Q: What are the schools and facilities like where I'll be teaching?
A: Teacher Interns are usually assigned to one of Language Link's main centres in Moscow (and Moscow region), St Petersburg (and neighbouring Pushkin or Petergof) and Volgograd, though Language Link also has many other centres where Teacher Interns may be placed.
- Moscow: Language Link's central school in Moscow is located conveniently close to the city centre, just behind Mendeleevskaya metro station (about 30 minutes' walk from Red Square). The central school is located on the second floor of a newly remodeled building and occupies 700 square meters of office and classroom space. Though most of this space is taken up by the school's English Foreign Language Department, the school also houses Language Link's Russian Foreign Language programme. You can plan your lessons in the new teacher's centre which is home to photocopiers, a teaching resources library and English-language video library, plus a computer centre where you can access your e-mail. There is also free WI-FI if you wish you bring your own laptop. There are also many branch schools around Moscow where you will probably be asked to teach (many of these are classrooms in ordinary Russian schools which Language Link rents for evening English classes).
- St. Petersburg: As in Moscow, Language Link in St. Petersburg is in the heart of the city. The school is situated just off Nevsky Prospect, behind Kazansky Cathedral. The metro station Nevsky Prospect is a few minutes' walk away. Language Link has renovated a floor of a former factory building, and the classrooms are modern and well equipped. There is also a brand-new centre in the north of the city.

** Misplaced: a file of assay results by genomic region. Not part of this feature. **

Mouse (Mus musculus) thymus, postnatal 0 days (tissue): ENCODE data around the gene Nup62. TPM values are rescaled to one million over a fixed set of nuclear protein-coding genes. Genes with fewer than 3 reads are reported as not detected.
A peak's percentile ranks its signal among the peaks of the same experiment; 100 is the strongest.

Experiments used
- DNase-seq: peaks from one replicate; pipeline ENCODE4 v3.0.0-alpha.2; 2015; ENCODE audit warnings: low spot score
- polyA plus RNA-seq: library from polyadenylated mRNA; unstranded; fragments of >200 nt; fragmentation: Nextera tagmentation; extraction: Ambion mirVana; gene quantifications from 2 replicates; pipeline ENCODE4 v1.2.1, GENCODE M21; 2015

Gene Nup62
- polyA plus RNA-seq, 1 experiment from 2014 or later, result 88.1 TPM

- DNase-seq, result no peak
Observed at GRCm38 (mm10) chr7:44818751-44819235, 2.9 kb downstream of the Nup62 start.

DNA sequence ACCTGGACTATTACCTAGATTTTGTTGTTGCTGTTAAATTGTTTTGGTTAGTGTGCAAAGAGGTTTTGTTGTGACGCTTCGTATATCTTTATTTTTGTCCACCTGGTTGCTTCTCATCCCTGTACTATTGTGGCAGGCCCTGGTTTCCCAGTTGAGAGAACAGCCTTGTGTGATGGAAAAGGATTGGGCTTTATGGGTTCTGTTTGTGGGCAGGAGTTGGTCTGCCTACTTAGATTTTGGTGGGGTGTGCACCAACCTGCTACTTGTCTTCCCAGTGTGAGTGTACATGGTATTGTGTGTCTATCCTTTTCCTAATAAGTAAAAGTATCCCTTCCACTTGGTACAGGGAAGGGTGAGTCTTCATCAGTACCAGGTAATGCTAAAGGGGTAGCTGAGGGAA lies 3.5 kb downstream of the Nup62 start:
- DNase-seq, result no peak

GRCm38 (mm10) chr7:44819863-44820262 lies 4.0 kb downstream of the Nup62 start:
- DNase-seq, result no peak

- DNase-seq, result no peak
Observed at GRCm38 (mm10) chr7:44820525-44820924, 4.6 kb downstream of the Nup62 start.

- Volgograd: Language Link's school / office is situated near the railway station in the city centre, on the crossroads of Kommunisticheskaya Street and Port-Said Street. Prospect Lenina (Volgograd's leafy main street) and the Volgograd Technical and Pedagogical Universities are nearby. The office is open every day from 9 am to 7.30 pm, and offers free Internet access and a library of Russian literature. There is also a photocopier, EFL resource library and limited computer access.
Q: Can you tell me more about the cities where LL Teacher Interns work?
A: Detailed information about life in the various cities can be found by clicking the relevant city links found on the drop-down menu at http://www.jobs.languagelink.ru/jobs/locations/.
Q: Is it safe to live in Russia?